Ice cream shop hopes to help bring tolerance as well as sweets
By Christian Betancourt
As the sound of construction permeated the Main Street Social in preparation for their grand opening Saturday, an ice cream business on the corner added the final touches to a company the owners hope will create a legacy for their younger child Tyler, an 11-year old with special needs.
Lisa Candido met her husband in Canada while attending college. The two fell in love and were blessed with three boys. Tyler, the youngest of the three, was born in 2010 with Down syndrome.
“We knew our journey raising him would be different,” said Lisa. “We immediately started dreaming about how Tyler’s adult life would be. One of our biggest concerns was, ‘What will he do when he grows up?’ We wanted to create meaningful employment for him and other individuals with Down syndrome.”
After living in Texas for a few years, the couple planned to create a business for their son later on, but life had other plans.
“Through a job change and meeting the right people at the right time, it just seems like we were led to (open the shop now),” said Lisa. “It all happened very quickly. While we expect that Tyler will attend a college program, we’ve always dreamed of providing him and others with Down syndrome with an inclusive and supportive work environment.”
The move into ice cream was an easy decision for Tyler’ father, James Candido, whose background was in transportation logistics and philanthropy.
“Ice cream is a staple in our home,” he said. “We always have multiples of ice cream in our freezer. We always wanted a family business, so ‘why not ice cream?’”
According to Lisa, Udder Love Ice Cream will be a true family business, adding that her two older children and husband would be scooping until Tyler is ready to take over the company.
“It’s going to be something that Tyler can assume responsibility for as he gets older, and potentially it can be his shop as he gets older,” she said.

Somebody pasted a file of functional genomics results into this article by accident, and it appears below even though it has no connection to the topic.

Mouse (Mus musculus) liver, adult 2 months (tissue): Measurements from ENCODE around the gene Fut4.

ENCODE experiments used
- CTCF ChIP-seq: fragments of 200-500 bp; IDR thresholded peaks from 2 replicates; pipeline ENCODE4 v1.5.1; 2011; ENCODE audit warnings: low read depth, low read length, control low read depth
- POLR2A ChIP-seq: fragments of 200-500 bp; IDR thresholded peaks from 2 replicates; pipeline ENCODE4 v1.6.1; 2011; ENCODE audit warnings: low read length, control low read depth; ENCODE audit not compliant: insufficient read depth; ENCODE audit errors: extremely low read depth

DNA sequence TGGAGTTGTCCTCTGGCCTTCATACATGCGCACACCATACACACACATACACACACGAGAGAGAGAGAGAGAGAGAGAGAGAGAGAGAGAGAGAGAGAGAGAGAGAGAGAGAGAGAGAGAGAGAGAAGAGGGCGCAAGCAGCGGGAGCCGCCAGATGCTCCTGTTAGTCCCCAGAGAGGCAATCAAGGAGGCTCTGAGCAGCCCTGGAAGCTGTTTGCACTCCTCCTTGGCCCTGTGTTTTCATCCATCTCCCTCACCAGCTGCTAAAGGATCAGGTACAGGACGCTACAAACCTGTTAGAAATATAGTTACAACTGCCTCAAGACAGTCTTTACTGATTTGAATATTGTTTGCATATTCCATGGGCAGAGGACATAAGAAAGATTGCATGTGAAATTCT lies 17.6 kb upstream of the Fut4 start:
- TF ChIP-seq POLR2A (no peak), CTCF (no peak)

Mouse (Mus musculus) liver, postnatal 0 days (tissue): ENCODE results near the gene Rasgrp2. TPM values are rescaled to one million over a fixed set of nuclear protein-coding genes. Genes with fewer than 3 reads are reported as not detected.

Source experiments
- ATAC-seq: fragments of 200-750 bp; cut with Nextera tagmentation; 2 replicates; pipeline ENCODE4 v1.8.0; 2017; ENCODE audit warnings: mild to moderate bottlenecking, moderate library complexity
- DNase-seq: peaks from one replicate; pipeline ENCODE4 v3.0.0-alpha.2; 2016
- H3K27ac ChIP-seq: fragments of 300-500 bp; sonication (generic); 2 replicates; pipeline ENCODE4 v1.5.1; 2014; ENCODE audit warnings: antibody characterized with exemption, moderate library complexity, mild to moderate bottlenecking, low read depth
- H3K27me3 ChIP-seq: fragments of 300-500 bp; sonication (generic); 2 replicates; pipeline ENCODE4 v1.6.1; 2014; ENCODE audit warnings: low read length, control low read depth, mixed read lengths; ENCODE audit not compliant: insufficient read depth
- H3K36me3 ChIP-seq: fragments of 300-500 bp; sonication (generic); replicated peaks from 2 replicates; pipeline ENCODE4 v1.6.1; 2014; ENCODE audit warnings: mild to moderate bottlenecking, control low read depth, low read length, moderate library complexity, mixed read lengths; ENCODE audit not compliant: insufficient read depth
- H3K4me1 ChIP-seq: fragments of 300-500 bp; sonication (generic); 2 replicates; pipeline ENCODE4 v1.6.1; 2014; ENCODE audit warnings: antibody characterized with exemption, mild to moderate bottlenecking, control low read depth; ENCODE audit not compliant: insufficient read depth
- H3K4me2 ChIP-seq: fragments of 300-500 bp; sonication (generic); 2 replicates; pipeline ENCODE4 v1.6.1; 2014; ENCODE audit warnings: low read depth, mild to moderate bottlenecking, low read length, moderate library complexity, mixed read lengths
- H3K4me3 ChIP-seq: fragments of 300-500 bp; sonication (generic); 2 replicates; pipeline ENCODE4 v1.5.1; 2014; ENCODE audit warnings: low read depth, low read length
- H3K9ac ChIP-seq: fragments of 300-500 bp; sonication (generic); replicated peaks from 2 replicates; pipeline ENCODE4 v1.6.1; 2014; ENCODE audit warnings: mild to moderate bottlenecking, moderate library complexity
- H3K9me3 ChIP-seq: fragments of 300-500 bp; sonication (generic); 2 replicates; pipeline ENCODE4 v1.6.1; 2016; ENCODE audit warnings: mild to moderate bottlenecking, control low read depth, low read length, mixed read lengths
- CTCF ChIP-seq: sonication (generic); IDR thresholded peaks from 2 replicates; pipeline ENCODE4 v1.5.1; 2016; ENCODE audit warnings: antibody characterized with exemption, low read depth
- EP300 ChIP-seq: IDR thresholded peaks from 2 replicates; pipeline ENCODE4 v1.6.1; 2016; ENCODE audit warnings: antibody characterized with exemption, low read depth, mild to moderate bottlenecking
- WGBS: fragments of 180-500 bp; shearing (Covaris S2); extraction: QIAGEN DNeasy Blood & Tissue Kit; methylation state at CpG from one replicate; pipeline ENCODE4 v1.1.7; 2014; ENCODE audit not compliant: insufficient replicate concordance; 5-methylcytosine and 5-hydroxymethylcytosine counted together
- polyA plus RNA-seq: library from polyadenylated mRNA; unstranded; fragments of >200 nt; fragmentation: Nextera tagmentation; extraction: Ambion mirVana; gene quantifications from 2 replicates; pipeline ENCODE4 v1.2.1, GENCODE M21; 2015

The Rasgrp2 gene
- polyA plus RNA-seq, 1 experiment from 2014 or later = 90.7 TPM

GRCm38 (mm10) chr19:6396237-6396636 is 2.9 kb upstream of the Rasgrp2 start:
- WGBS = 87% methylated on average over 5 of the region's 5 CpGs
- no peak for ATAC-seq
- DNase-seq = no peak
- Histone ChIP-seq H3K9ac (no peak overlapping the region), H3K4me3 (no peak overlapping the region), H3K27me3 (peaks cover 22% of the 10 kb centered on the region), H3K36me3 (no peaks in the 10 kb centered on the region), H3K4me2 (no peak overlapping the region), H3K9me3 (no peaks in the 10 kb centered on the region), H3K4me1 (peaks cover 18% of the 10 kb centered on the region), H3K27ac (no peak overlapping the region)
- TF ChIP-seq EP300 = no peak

James added that Tyler would become a great owner since he has shown great prowess from a young age.
“Tyler is my hardest-working son,” James said. “He has always been helpful. From a young age, he cleared his plate at the dinner table and helping around the house. He is by far just a helpful and wonderful-natured kid. He will be happy to work for free or work for ice cream.”
One of the main challenges Lisa said they have faced as a family is how people underestimate the value and intelligence of those living with Down syndrome.
“Tyler knows everything that’s around him,” she said. “He just has a communication issue. He learns everything that’s around him. He just learns a little bit slower.”
Lisa hopes Tyler’s presence at the shop will help normalize how others see people with Down syndrome.
“I hope to see people feel comfortable around him,” she said. “(I hope people don’t) see him as different, scary, or odd. He’s just like their 10-year-old son. He just wants to play and have fun.”
Anyone with the genetic condition is encouraged to apply to work at the shop.
“We want to allow them to work at Udder Love,” said Lisa. “I think it would be a fantastic example for Tyler. We don’t want to marginalize people with Down syndrome. We want them to see Udder Love as an opportunity for them to gain meaningful and supportive employment.”
The business also hopes to help organizations that deal with Down syndrome raise funds to help the community.
“We want to work with organizations to give back and promote what life is like to have someone in your life with Down syndrome,” said Lisa.
The business will start with 16 flavors of ice cream along with dairy-free and sugar-free flavors, waffle cones, and sundaes with potential for growth in the menu.
“We are extremely happy to be out in this community,” said James. “The people have been absolutely helpful and wonderful. We look forward to being a bigger part of it.”